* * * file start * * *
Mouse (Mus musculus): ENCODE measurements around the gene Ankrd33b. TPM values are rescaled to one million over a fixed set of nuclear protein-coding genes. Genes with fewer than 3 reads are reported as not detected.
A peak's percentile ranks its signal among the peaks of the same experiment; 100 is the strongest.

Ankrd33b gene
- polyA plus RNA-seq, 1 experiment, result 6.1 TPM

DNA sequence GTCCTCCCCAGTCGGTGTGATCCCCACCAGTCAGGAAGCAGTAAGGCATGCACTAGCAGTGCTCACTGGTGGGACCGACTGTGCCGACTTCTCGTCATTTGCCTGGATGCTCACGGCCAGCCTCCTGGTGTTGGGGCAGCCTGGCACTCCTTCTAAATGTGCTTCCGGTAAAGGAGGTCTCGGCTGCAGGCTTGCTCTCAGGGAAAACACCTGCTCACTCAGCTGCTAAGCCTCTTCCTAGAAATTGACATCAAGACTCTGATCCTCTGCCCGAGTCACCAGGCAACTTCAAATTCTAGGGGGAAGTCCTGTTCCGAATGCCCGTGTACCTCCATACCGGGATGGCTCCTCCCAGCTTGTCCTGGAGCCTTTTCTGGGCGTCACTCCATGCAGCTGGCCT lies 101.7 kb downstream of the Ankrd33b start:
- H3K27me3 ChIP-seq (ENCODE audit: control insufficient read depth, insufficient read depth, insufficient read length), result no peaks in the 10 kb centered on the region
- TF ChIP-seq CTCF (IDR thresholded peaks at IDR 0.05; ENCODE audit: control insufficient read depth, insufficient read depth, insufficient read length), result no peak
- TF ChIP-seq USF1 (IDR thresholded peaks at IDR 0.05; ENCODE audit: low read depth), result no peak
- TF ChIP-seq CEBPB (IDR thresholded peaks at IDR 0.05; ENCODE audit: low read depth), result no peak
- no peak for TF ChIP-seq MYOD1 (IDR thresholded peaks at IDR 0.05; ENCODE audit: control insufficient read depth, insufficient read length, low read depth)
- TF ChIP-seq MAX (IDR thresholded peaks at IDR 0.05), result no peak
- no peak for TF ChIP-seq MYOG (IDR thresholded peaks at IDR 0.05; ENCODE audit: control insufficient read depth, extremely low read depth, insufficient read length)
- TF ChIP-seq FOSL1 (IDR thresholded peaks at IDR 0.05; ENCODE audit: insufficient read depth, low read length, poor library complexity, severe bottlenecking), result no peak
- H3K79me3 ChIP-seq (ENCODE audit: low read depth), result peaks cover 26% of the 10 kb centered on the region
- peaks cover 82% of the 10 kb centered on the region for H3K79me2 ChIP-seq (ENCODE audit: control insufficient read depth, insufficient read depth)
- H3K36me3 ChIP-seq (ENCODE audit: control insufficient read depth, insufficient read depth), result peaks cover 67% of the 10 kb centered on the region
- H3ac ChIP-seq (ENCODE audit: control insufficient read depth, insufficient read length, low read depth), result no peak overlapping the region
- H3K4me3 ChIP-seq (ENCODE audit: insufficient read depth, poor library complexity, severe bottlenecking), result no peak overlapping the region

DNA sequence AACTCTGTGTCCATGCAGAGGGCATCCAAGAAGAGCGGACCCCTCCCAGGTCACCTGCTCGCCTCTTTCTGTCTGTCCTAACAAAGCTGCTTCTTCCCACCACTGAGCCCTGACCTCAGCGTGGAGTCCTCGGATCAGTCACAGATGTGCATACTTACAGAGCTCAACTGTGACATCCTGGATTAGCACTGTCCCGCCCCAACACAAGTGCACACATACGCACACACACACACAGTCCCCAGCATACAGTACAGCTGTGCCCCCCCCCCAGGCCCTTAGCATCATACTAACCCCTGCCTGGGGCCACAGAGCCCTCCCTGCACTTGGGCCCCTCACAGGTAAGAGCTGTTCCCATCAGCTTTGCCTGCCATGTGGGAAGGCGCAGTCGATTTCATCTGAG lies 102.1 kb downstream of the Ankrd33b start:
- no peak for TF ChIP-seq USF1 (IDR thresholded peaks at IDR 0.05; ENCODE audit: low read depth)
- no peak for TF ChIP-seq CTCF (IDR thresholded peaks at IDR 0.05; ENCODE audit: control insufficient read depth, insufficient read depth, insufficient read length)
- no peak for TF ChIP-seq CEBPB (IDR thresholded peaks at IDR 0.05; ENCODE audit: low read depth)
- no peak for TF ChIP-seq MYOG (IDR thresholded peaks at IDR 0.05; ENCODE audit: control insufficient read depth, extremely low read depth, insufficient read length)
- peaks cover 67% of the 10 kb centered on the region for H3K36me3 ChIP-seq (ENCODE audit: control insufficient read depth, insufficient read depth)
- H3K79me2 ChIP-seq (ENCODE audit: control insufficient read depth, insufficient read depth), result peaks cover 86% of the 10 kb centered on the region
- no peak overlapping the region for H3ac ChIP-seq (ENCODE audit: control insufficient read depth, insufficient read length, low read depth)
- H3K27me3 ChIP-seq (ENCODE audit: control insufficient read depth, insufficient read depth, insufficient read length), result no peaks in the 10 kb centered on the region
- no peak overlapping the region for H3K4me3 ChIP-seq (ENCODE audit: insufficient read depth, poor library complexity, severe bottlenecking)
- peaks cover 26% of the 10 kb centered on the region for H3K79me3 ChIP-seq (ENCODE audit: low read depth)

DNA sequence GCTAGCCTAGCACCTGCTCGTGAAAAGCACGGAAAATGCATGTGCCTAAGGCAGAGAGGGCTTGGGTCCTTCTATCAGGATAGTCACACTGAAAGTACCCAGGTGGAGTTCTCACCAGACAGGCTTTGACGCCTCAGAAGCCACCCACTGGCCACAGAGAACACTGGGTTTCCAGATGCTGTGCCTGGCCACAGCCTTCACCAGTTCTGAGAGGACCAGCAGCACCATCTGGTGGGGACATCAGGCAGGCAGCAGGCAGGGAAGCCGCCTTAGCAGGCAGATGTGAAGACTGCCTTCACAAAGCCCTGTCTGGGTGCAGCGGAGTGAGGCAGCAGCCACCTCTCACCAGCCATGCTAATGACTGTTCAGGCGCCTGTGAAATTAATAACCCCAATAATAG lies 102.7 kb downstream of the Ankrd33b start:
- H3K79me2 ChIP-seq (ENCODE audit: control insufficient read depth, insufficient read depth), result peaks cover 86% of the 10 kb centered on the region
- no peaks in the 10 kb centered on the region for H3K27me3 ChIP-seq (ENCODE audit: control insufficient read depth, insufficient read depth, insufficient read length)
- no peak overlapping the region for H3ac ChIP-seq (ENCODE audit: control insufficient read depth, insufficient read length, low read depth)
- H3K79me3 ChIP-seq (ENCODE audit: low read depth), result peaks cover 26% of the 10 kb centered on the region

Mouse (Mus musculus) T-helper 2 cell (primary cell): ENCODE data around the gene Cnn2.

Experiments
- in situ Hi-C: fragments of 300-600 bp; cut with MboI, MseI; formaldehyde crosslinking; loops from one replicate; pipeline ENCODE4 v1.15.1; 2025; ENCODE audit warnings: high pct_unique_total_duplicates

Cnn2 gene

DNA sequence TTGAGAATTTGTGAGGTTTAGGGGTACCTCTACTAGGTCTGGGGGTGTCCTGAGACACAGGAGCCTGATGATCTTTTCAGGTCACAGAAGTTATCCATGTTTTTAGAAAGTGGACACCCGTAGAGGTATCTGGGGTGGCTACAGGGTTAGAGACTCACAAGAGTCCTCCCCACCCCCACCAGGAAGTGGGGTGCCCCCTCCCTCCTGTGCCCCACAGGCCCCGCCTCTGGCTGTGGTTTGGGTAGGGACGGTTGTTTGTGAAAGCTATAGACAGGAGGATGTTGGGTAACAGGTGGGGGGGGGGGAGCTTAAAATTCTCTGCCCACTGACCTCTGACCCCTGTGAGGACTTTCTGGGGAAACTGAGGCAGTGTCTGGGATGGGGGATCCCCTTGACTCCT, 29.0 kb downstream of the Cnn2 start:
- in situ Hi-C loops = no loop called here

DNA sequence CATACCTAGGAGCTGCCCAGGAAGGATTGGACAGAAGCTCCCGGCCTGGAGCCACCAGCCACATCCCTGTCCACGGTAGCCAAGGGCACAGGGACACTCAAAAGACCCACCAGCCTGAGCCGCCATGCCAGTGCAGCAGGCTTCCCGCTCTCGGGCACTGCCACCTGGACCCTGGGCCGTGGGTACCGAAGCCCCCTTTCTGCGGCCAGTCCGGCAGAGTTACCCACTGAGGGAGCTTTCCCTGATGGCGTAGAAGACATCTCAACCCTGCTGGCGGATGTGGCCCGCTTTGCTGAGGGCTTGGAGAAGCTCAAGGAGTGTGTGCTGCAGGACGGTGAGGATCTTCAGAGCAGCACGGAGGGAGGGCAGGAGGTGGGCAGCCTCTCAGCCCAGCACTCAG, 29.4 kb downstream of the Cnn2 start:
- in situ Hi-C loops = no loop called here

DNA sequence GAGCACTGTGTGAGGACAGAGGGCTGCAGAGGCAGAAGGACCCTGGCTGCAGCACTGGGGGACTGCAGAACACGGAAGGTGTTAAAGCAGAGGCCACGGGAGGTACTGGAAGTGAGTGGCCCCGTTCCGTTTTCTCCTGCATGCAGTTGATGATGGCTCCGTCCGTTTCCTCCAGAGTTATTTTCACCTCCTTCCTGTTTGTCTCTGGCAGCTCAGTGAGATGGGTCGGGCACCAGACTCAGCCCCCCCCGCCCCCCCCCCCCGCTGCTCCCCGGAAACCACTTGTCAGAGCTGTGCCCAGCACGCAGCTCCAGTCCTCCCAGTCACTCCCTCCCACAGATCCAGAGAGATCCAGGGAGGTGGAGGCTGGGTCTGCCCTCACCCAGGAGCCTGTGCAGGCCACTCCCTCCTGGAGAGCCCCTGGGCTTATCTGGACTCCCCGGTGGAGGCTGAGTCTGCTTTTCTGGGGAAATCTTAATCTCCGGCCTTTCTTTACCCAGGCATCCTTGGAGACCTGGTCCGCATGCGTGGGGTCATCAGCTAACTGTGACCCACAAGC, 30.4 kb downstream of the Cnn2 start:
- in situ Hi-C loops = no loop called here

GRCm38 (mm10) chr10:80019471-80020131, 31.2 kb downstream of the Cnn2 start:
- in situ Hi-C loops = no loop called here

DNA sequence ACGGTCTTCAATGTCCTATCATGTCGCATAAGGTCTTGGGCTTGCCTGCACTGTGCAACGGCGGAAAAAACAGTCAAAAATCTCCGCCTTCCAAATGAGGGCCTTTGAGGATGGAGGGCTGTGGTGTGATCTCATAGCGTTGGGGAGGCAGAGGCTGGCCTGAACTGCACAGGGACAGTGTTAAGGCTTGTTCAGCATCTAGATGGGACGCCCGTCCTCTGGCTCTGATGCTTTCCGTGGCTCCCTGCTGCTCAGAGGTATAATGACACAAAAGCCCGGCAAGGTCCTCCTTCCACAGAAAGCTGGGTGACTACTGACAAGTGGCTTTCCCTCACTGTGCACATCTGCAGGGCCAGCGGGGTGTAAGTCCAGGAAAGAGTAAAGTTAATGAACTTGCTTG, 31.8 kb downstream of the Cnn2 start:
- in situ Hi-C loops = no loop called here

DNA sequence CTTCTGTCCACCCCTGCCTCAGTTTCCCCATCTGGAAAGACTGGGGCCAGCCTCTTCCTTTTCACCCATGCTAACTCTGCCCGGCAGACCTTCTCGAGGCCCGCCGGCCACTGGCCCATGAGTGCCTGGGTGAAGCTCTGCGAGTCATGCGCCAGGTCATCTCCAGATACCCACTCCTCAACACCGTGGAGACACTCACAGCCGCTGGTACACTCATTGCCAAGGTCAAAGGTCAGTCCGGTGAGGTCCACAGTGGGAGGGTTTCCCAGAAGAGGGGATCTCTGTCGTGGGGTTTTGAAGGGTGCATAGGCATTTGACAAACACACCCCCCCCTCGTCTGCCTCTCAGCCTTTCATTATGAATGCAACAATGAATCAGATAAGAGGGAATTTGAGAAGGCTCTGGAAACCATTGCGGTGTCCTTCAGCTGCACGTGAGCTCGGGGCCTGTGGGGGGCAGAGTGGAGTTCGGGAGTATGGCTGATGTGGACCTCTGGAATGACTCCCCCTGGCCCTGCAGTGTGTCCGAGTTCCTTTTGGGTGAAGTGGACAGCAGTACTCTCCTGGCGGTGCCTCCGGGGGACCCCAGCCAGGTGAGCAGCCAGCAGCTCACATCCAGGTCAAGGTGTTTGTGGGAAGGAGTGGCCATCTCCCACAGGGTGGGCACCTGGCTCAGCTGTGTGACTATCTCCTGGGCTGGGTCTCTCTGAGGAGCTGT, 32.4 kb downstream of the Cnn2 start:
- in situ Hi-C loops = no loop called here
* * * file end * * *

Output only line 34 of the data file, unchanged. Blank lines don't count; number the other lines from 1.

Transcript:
- H3K79me3 ChIP-seq (ENCODE audit: low read depth), result peaks cover 26% of the 10 kb centered on the region